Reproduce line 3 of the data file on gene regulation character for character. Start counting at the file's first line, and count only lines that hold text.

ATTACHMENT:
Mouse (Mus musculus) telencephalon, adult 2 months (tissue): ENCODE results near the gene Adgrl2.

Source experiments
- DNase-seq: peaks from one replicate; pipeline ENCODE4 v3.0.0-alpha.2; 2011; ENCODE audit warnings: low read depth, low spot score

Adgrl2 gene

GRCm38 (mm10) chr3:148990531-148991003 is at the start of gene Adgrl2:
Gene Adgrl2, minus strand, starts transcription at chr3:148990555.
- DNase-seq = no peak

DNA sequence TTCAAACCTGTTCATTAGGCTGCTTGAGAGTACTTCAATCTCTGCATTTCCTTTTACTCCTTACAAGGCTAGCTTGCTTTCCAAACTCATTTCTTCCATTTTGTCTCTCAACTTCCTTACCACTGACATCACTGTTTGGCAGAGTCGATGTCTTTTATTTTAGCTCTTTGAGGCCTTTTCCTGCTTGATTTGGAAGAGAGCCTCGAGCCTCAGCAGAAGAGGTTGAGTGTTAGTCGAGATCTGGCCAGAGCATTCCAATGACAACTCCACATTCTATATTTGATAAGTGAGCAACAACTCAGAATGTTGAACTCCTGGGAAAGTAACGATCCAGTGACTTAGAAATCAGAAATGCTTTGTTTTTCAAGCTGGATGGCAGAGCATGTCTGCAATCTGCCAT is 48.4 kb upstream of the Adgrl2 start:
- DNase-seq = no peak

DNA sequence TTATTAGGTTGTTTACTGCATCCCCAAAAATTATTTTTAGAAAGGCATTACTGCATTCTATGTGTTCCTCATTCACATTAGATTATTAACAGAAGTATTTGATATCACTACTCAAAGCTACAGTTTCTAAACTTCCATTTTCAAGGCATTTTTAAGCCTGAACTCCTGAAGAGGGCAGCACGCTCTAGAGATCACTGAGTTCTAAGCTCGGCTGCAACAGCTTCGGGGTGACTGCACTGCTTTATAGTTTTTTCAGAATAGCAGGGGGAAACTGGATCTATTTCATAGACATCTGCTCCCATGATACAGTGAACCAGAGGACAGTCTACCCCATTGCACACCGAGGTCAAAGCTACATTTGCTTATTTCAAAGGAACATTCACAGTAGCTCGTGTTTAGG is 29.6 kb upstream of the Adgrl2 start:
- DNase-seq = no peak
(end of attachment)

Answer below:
- DNase-seq: peaks from one replicate; pipeline ENCODE4 v3.0.0-alpha.2; 2011; ENCODE audit warnings: low read depth, low spot score